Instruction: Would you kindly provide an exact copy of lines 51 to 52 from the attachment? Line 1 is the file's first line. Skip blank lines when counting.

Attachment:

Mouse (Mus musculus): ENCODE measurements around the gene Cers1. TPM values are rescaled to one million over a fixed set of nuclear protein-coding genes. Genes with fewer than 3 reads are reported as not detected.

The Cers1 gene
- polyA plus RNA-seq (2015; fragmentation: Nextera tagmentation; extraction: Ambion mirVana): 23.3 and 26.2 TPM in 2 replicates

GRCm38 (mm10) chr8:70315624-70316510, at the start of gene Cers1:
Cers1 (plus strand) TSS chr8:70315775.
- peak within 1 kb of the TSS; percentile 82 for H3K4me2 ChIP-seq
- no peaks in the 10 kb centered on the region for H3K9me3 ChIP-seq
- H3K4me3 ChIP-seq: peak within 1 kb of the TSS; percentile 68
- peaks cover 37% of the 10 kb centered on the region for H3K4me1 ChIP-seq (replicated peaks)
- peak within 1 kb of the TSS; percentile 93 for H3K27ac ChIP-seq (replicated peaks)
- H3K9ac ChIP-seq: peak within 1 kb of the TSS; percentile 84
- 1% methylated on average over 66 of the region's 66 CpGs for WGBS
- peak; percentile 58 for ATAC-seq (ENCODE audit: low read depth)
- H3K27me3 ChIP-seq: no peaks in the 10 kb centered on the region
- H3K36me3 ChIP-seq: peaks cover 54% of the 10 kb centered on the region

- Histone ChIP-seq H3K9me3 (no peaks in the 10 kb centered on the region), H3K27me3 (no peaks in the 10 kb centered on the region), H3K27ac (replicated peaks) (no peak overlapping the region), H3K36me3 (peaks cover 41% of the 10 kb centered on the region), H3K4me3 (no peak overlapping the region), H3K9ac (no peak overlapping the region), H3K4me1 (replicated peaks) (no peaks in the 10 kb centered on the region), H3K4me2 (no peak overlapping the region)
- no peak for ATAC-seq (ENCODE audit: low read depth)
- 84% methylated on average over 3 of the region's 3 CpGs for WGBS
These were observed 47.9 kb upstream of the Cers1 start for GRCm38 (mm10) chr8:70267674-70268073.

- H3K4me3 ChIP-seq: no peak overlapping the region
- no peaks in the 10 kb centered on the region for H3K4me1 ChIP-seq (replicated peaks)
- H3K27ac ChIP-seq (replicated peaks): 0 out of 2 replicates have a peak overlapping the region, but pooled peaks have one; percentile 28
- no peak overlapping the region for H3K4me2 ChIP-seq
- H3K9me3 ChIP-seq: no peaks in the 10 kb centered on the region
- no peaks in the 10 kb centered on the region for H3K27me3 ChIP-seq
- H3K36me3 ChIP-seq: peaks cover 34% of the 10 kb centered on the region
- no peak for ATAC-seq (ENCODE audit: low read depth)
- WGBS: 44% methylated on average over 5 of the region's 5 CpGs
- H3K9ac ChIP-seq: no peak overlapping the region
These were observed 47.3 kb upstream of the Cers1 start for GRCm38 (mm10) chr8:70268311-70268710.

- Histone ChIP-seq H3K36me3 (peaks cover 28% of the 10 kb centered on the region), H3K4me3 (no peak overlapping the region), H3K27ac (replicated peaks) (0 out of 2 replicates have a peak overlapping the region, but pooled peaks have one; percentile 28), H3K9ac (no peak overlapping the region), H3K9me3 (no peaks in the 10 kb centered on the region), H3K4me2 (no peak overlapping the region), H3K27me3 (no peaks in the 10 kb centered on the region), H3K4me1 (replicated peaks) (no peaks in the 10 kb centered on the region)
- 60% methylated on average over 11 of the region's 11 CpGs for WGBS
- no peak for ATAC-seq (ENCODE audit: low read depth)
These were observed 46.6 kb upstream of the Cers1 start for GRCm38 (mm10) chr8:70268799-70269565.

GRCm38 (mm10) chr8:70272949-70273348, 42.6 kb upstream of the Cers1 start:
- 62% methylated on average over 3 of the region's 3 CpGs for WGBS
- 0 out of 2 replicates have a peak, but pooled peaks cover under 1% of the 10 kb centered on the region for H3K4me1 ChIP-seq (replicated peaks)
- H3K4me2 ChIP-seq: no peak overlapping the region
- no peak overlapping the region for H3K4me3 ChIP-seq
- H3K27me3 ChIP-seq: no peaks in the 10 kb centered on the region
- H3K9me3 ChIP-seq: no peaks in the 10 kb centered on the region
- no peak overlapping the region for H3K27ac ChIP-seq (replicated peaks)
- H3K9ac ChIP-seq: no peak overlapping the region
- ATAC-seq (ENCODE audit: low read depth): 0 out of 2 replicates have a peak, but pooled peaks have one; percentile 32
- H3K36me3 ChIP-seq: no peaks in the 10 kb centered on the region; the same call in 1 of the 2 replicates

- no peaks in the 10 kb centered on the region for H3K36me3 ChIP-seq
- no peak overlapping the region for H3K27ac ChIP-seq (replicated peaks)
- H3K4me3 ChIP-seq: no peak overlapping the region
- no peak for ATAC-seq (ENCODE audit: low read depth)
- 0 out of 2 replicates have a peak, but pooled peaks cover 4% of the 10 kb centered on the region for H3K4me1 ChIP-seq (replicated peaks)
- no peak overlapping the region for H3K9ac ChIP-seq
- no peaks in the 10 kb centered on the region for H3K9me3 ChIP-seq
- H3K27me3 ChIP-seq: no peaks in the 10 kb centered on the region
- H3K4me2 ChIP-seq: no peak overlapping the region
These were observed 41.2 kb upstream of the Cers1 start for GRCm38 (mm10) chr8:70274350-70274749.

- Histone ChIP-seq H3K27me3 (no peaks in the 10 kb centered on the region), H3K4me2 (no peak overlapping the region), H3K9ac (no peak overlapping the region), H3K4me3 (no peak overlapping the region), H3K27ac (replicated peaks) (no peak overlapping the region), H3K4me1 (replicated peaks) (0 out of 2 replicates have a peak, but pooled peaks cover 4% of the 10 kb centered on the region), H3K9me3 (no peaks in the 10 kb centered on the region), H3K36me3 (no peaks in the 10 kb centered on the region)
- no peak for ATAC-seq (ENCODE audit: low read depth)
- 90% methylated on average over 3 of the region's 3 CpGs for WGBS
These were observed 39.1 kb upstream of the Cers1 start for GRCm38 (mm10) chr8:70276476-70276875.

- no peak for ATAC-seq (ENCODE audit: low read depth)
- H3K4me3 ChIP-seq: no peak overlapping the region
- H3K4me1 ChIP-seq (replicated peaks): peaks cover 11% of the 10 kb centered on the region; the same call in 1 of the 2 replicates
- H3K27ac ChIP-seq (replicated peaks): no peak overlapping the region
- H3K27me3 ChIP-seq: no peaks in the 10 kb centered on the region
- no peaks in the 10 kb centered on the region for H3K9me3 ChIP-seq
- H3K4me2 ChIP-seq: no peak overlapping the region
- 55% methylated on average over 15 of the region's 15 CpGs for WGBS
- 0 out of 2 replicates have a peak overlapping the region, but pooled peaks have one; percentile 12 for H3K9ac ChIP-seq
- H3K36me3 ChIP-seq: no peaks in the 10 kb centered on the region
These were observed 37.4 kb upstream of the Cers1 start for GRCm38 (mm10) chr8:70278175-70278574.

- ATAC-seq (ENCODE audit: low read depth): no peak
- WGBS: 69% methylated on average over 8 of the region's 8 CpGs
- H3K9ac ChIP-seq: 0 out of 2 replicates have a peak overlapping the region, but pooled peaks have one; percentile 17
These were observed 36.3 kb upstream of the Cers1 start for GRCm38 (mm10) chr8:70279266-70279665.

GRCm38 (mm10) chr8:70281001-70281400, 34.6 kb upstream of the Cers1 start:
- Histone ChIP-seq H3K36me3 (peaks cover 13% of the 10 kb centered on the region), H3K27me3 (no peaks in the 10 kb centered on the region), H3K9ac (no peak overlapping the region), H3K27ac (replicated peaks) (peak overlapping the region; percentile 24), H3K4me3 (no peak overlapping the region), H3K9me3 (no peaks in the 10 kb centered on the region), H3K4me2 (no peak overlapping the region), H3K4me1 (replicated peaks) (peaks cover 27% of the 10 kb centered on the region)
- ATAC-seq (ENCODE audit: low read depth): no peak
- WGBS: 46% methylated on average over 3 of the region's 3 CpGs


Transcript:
- no peak overlapping the region for H3K9ac ChIP-seq
- no peaks in the 10 kb centered on the region for H3K9me3 ChIP-seq